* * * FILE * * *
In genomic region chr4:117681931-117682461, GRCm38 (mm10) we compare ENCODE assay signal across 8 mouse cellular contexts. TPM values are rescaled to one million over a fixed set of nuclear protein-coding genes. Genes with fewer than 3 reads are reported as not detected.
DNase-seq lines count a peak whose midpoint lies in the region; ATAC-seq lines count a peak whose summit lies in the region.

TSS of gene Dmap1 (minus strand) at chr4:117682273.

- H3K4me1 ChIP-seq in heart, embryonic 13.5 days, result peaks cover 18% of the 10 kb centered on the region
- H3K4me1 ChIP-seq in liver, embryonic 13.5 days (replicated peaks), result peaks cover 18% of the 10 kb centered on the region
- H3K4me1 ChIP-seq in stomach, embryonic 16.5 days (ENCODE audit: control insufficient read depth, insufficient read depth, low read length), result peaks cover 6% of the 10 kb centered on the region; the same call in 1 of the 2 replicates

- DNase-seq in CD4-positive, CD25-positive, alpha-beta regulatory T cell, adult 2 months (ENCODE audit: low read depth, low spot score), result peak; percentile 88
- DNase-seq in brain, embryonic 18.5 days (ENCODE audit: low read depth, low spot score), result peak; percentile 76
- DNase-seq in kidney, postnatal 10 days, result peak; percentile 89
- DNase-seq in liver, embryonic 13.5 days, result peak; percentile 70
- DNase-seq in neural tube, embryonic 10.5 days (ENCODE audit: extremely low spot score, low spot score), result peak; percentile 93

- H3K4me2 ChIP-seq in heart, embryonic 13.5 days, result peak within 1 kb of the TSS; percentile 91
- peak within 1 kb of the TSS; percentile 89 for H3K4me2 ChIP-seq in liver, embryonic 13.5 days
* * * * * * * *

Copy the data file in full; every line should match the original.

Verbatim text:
In genomic region chr4:117681931-117682461, GRCm38 (mm10) we compare ENCODE assay signal across 8 mouse cellular contexts. TPM values are rescaled to one million over a fixed set of nuclear protein-coding genes. Genes with fewer than 3 reads are reported as not detected.
DNase-seq lines count a peak whose midpoint lies in the region; ATAC-seq lines count a peak whose summit lies in the region.

TSS of gene Dmap1 (minus strand) at chr4:117682273.

- H3K4me1 ChIP-seq in heart, embryonic 13.5 days, result peaks cover 18% of the 10 kb centered on the region
- H3K4me1 ChIP-seq in liver, embryonic 13.5 days (replicated peaks), result peaks cover 18% of the 10 kb centered on the region
- H3K4me1 ChIP-seq in stomach, embryonic 16.5 days (ENCODE audit: control insufficient read depth, insufficient read depth, low read length), result peaks cover 6% of the 10 kb centered on the region; the same call in 1 of the 2 replicates

- DNase-seq in CD4-positive, CD25-positive, alpha-beta regulatory T cell, adult 2 months (ENCODE audit: low read depth, low spot score), result peak; percentile 88
- DNase-seq in brain, embryonic 18.5 days (ENCODE audit: low read depth, low spot score), result peak; percentile 76
- DNase-seq in kidney, postnatal 10 days, result peak; percentile 89
- DNase-seq in liver, embryonic 13.5 days, result peak; percentile 70
- DNase-seq in neural tube, embryonic 10.5 days (ENCODE audit: extremely low spot score, low spot score), result peak; percentile 93

- H3K4me2 ChIP-seq in heart, embryonic 13.5 days, result peak within 1 kb of the TSS; percentile 91
- peak within 1 kb of the TSS; percentile 89 for H3K4me2 ChIP-seq in liver, embryonic 13.5 days